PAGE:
This evening (Tuesday), we had "Mexican Corn Bread." Marc, Emma, and I all agreed this was quite good. It will be added to our family's repertoire of meals. We all 3 agreed that it was better than last night's cheese and corn chowder. Luke, the picky one, didn't try it. Kate, on the other hand, cleaned her plate. SO, I would say this is yet again a child friendly recipe. This first pic is one right after I put it in the slow cooker. The last pic will be the finale -- just before eating.
16-oz. can cream-style corn;
1 Cup cornmeal;
1/2 tsp. baking soda;
1 tsp. salt;
1/4 Cup oil;
1 Cup Milk;
2 eggs, beaten;
1/2 Cup Taco Sauce;
2 Cups shredded cheddar cheese;
1 medium onion, chopped;
1 garlic clove, minced;
4-oz. can diced green chiles;
1 lb. ground beef, cooked and drained;
A) Combine corn, cornmeal, baking soda, salt, oil, milk, eggs, and taco sauce. Pour half of mixture into slow cooker (I lightly sprayed slow cooker). B) Layer cheese, onion, garlic, green chiles, and ground beef on top of cornmeal mixture. Cover with remaining cornmeal mixture. C) Cover. Cook on high 1 hour and on low 3 1/2 - 4 hours, or only on low for 6 hours.
Emma topped her serving with salsa and sour cream. Marc & I topped our servings with taco sauce and sour cream. All 3 of us thought our respective servings were yummy! I divided up the cheese. I put 1/2 of the cheese on top of the meat mixture (before the second cornmeal mixture). Then, I topped the whole "casserole" with cheese -- ALL before I ever turned on the slow cooker. (I hope that makes sense).
As I sort of "promised," here is my first recipe for the slow cooker....Cheese and Corn Chowder (with Ham). I put (ham) in parentheses because it technically isn't in the recipe. I just know that with Marc, my loving husband, there better be some sort of meat in the main course. This recipe is from yesterday (Monday), and here is what it looked like starting out. Actual recipe to follow -- notes from me will be at the end of this post.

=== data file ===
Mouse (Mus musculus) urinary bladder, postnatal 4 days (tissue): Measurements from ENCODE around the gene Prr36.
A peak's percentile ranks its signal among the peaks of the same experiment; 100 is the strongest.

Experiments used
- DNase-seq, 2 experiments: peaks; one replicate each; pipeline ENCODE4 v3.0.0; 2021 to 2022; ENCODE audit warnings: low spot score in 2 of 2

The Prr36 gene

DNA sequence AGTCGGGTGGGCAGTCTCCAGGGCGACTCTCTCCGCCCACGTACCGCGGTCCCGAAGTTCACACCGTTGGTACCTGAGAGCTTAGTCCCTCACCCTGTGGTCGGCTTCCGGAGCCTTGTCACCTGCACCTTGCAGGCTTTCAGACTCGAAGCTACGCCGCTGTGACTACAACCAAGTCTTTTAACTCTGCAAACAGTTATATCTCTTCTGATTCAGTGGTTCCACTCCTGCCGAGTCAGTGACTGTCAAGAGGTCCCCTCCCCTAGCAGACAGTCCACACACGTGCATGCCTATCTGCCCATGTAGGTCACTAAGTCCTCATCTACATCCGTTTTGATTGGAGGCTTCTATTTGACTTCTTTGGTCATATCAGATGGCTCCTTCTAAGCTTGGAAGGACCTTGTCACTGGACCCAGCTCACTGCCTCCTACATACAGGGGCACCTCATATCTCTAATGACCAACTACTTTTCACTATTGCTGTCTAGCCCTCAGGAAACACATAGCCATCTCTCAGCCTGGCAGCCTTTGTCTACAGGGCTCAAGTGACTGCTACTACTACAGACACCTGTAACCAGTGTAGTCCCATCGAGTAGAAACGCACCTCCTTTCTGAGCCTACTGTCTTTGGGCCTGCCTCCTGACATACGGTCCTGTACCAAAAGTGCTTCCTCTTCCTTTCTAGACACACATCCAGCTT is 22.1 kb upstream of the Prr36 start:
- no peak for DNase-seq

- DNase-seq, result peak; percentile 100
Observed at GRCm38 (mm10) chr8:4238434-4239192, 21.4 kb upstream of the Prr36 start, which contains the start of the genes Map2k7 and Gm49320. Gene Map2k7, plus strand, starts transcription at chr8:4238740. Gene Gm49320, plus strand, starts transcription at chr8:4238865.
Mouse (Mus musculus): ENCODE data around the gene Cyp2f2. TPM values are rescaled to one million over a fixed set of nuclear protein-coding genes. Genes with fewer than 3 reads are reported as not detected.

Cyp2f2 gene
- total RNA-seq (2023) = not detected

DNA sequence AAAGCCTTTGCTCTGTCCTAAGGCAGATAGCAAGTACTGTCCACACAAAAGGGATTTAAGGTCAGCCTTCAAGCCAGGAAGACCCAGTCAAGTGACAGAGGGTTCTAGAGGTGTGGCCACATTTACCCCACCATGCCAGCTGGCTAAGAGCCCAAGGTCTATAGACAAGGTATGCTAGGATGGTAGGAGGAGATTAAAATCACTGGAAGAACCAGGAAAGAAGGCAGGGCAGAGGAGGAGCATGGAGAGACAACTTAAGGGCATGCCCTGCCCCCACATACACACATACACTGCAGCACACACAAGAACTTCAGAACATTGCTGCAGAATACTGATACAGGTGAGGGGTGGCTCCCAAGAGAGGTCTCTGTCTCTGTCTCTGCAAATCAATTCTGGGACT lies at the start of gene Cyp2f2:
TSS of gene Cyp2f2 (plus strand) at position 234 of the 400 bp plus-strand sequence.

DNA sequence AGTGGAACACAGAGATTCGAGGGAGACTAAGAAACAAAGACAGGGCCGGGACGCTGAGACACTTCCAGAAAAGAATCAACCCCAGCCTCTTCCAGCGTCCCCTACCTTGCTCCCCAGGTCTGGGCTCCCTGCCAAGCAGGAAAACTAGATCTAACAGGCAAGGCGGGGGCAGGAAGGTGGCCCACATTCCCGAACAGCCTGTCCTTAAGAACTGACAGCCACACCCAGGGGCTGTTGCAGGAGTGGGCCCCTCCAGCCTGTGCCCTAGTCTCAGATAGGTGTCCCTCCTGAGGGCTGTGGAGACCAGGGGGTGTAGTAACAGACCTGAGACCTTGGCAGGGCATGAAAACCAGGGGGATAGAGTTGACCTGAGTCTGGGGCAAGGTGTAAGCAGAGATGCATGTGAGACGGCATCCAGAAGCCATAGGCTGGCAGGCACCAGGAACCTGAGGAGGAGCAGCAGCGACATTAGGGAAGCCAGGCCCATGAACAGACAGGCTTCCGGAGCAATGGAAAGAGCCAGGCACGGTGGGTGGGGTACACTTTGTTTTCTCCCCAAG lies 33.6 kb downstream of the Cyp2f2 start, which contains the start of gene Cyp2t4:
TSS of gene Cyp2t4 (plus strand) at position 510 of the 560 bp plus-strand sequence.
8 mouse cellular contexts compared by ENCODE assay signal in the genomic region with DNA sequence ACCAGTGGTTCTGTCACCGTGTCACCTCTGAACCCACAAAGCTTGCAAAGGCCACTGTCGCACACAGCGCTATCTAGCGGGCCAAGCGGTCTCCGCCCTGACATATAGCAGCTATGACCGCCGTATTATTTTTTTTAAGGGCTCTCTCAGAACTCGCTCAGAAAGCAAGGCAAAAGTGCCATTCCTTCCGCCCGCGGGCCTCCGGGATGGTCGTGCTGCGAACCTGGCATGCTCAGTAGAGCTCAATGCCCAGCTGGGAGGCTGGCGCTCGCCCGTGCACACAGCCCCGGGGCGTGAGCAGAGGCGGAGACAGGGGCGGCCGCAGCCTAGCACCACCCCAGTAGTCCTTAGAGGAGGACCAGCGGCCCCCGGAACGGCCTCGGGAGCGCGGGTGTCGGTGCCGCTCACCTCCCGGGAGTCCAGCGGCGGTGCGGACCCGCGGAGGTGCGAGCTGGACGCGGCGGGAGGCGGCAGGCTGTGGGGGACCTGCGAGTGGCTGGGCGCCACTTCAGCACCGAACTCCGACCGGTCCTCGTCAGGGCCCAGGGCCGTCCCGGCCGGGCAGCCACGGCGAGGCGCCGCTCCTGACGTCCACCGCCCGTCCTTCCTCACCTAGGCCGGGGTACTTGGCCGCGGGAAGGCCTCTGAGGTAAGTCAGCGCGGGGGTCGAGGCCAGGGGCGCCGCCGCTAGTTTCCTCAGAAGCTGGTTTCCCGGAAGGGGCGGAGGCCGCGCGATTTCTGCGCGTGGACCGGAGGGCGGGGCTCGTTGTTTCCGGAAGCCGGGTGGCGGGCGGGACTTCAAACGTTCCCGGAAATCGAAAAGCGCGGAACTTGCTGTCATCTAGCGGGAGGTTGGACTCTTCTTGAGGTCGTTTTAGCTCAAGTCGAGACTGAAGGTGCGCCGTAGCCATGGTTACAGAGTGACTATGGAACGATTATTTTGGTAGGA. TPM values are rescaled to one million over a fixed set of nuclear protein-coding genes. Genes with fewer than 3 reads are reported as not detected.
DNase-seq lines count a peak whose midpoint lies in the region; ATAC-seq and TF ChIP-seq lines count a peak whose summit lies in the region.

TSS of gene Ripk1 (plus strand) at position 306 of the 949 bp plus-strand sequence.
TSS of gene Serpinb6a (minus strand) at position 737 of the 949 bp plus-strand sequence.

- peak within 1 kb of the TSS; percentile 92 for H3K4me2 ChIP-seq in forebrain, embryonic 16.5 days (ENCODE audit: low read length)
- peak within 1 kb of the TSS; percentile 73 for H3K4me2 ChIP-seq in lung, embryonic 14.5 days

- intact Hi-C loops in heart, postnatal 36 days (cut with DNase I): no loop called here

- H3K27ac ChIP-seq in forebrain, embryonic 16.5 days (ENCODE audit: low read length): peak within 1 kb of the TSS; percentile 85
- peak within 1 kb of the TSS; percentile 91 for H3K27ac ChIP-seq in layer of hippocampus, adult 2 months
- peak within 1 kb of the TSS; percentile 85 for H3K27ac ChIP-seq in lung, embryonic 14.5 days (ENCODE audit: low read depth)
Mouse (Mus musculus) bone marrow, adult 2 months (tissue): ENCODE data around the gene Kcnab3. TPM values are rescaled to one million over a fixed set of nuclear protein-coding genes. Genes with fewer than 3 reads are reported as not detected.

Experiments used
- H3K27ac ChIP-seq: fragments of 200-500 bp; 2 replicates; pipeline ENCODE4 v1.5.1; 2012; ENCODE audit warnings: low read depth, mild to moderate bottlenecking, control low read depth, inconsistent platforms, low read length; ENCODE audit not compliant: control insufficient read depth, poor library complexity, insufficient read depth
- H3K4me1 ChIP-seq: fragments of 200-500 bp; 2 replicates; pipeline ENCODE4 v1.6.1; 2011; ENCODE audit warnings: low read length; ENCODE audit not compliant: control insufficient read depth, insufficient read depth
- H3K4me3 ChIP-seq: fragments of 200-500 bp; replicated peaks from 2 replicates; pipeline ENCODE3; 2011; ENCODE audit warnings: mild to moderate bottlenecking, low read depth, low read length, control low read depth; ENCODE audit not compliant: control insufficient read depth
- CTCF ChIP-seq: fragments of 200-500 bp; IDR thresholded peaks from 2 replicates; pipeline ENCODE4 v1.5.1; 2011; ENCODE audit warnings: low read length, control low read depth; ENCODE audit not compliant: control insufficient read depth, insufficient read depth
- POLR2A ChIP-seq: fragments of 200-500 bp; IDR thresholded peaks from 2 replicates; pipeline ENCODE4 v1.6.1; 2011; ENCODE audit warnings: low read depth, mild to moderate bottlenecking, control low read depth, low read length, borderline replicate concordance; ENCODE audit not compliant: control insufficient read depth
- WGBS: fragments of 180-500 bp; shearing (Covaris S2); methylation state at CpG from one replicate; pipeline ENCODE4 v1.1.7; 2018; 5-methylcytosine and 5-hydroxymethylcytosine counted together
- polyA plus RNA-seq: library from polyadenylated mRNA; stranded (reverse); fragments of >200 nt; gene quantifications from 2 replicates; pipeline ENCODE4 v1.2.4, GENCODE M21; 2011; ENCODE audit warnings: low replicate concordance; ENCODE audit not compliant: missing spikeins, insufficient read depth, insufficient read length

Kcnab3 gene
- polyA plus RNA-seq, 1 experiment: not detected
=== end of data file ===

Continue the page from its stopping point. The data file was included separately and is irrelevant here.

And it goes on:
3/4 Cup Water;
1/2 Cup chopped onions;
1 1/2 Cups sliced carrots;
1 1/2 Cups chopped celery;
1 tsp. salt;
1/2 tsp. pepper;
15 1/4 oz. can whole kernel corn, drained;
15-oz. can cream-style corn;
3 Cups milk;
1 1/2 Cup grated cheddar cheese;
A) Combine water, onions, carrots, celery, salt, and pepper in slow cooker. B) Cover. Cook on High 4-6 hours. C) Add corn, milk, and cheese. Heat on High 1 hour, and then turn to Low until you are ready to eat.
And....the finished product....
NOTES: A) We're not fans of celery in this house AT ALL, BUT I do realize that celery adds quite a bit of flavor. So, I opted for celery seed instead. I have no idea how much I put in; however, I felt it was too much. So, I will cut back next time. B) Since I mentioned "next time," we (Marc, Emma, and I) all agree that this recipe is a "keeper." C) I added 2 Cups of cubed ham midway through the first cooking cycle. Admittedly, it was good with ham. D) I did not cook this recipe on "High." My slow cooker gets quite warm, and cooking on "Low" was fine. E) I did NOT use 3 cups of milk. I think I used 2, and it was still a bit much. Next time, I will scale back to 1 1/2 Cups, probably. F) I personally think this recipe would be "kid friendly." Luke's one of the more picky children on this planet (yep, we've enabled it -- no commentary, please). So, he didn't try it. Kate, who is not so picky, probably would've liked it; however, she's not great with a spoon yet. I didn't feel like messing with soup with her at the table. Fortunately, I had some leftovers for her to enjoy.